Lens Porn Monday!

(Mostly) every Monday I’ll talk about a lens I own or have used, and post some example shots I have taken with it. This week’s lens: The Minolta Rokkor-x 200mm f/2.8!

Sony A7 with Minolta Rokkor-x 200mm f/2.8 lens.

Sony A7 with Minolta Rokkor-x 200mm f/2.8 lens.

When I got into more serious photography a year ago, my uncle had given me his A7 camera. Along with it he had given me the Sony 50mm f/1.8 lens start with. However, he didn’t want me to just be able to hit AF and get a perfect shot every time. He wanted to ensure that I would have to work for a good photo, so he also gave me his collection of vintage Minolta Rokkor lenses. Being manual focus, these lenses would require me to think differently, and I was eager for the challenge. I would be the MANUAL LENS KING! MOAR BOKEH!!!!

Yeah right, I was absolutely terrified to even touch the friggin’ things…

Right off the hop, I was afraid I would drop them — especially this beast (and it is a beast.) Being an f/2.8 it’s quite heavy. But in return for that heft you get a fast lens that, in my opinion, is very sharp and a joy to use despite its age. First of all, it features an all-metal construction with a built in lens hood that slides and clicks into place when you need it. If you’re going to adapt it to mirrorless, you will need an adapter which can be found on amazon. I use the Fotodiox MD to FE adapter, but there are plenty at cheaper and more expensive price points.

There’s a decent amount of CA and purple fringing, which isn’t shocking considering its age.

ILCE-7 | Minolta Rokkor-x 200mm f/2.8 | Notice the purple fringing on the upper left of the dome. (Click for full size.)

ILCE-7 | Minolta Rokkor-x 200mm f/2.8 | Notice the purple fringing on the upper left of the dome. (Click for full size.)

 

I find the Bokeh produced by the lens to be quite lovely, especially depending on the background.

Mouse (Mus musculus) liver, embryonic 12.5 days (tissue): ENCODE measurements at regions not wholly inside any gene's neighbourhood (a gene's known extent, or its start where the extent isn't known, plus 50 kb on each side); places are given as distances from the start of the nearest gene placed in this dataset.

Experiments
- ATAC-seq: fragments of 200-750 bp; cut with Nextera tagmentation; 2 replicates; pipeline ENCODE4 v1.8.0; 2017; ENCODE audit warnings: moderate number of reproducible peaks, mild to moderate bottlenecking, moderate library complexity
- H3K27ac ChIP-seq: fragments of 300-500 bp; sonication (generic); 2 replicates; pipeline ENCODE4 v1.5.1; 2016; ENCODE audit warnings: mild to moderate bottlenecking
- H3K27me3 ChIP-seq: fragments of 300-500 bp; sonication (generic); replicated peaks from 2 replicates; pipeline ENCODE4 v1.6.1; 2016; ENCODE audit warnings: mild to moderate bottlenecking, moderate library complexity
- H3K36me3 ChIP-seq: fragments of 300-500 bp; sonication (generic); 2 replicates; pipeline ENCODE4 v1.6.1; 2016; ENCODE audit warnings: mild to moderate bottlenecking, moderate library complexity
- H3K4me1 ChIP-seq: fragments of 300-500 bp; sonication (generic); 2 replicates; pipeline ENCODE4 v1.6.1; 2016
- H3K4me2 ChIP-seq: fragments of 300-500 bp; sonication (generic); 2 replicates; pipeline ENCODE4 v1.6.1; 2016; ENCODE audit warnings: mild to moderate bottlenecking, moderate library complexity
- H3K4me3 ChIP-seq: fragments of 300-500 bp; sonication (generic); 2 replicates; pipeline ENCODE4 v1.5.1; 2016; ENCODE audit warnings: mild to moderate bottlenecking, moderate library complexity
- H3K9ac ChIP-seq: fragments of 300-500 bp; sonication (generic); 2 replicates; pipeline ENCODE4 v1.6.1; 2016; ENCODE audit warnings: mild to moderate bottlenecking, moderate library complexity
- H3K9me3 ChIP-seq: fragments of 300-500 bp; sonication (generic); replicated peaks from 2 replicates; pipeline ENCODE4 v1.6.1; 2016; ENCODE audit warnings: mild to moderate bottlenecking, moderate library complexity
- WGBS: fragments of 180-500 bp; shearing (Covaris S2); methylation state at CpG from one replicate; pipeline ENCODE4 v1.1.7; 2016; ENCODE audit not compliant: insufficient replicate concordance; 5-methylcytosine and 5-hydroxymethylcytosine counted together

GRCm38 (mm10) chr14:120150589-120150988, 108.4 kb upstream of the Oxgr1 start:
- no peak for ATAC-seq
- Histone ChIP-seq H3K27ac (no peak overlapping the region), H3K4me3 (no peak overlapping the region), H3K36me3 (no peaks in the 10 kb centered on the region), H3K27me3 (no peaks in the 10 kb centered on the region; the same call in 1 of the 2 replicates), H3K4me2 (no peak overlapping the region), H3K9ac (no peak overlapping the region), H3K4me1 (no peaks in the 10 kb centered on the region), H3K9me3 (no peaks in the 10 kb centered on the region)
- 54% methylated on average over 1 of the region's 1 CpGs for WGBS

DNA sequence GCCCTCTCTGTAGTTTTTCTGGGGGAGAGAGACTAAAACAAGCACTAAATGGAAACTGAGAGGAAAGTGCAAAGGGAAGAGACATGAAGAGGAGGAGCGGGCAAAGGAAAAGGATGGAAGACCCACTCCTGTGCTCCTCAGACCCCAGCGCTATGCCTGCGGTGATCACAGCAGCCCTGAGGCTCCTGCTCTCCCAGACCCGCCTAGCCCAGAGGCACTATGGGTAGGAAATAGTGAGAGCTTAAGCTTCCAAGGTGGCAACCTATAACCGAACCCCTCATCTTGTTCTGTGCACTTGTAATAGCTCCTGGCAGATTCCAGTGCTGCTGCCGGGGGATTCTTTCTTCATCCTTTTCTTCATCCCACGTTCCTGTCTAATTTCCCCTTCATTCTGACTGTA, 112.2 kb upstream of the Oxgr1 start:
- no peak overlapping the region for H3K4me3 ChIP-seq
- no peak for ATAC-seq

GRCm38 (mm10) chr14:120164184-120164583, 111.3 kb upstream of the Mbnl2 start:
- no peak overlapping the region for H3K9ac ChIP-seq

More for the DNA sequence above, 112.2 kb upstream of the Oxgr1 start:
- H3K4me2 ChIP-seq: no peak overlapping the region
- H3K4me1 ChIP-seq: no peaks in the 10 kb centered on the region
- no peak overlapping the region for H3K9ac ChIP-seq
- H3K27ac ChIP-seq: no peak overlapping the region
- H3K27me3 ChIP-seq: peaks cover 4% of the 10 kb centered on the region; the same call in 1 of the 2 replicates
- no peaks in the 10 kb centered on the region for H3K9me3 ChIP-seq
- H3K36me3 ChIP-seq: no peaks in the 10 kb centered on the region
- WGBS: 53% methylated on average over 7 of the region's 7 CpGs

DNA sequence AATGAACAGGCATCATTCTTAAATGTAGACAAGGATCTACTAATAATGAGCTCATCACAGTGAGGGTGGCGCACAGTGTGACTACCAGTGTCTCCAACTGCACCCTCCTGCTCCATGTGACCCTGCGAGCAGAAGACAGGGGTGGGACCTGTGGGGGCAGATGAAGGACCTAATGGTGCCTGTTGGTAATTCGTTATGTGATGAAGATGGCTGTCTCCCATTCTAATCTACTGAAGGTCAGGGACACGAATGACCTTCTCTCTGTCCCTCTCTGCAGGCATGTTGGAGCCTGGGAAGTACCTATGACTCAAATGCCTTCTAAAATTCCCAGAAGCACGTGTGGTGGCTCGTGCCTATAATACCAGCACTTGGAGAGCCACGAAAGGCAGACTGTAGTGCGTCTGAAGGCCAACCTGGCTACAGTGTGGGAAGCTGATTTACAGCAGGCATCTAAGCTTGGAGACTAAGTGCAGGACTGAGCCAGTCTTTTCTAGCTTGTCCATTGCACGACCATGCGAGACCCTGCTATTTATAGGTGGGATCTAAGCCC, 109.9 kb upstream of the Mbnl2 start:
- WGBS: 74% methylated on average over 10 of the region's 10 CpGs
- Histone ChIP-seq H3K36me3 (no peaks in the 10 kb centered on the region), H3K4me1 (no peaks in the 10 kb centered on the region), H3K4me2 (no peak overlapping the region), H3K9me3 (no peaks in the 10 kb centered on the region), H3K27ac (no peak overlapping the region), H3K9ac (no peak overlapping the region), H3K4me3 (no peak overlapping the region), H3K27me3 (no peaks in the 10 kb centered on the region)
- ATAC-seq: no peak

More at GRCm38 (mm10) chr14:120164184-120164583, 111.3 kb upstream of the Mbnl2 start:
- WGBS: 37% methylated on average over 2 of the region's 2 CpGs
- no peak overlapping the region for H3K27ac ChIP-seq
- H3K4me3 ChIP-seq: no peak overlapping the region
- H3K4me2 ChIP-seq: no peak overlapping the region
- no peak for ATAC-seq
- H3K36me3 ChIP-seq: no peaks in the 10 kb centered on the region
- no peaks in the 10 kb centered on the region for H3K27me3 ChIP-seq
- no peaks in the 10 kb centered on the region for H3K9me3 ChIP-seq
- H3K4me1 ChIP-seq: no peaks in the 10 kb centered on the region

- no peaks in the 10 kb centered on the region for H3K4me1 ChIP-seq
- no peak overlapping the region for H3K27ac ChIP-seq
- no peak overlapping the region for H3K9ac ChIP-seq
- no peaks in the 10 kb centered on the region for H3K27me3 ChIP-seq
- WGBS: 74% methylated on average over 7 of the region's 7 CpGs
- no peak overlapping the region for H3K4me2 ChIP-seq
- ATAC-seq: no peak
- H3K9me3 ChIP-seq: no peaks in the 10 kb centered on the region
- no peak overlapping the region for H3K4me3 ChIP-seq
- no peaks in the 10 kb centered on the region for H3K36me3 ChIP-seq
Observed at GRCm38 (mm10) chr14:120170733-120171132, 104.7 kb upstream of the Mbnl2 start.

ILCE-7 | Minolta Rokkor-x 200mm f/2.8 | Image of raindrops on a weeping willow tree in the winter.

ILCE-7 | Minolta Rokkor-x 200mm f/2.8 | Image of raindrops on a weeping willow tree in the winter.

Bottom Line:
Despite the flaws, this lens remains one of my absolute favorites. It’s a little hard to find, and quite expensive. I’ve only seen it once on ebay, personally, but you can also pick up other Minolta manual Rokkor lenses at f/3.5 and f/4.0 at a much more reasonable price, though they will perform a little worse in low light. In any case if you need a good quality, manual tele that is built like a TANK, then one of the Minolta Rokkor 200mm lenses are well worth your time to check out.

Five Favorite Examples:

ILCE-7 | Minolta Rokkor-x 200mm f/2.8 | Image of a Mocking Bird in the spring time.

ILCE-7 | Minolta Rokkor-x 200mm f/2.8 | Image of a Mocking Bird in the spring time.

ILCE-7 | Minolta Rokkor-x 200mm f/2.8 | Taken indoors, and the low-light performance of the lens really comes through.

ILCE-7 | Minolta Rokkor-x 200mm f/2.8 | Taken indoors, and the low-light performance, as well as the Bokeh of the lens really comes through.

ILCE-7 | Minolta Rokkor-x 200mm f/2.8 | Image of a gull gulping its meal. Taken at a shutter speed of 1/2000.

ILCE-7 | Minolta Rokkor-x 200mm f/2.8 | Image of a gull gulping its meal. Taken at a shutter speed of 1/2000.

ILCE-7 | Minolta Rokkor-x 200mm f/2.8 | Nightime long exposure of 20 sec. on the US Capitol from the Lincoln Memorial.

ILCE-7 | Minolta Rokkor-x 200mm f/2.8 | Nightime long exposure of 20 sec. on the US Capitol from the Lincoln Memorial.

ILCE-7 | Minolta Rokkor-x 200mm f/2.8 | This is a great lens that produces wonderful clear shots in any light. I highly recommend it.

ILCE-7 | Minolta Rokkor-x 200mm f/2.8 | This is a great lens that produces wonderful clear shots in any light. I highly recommend it.

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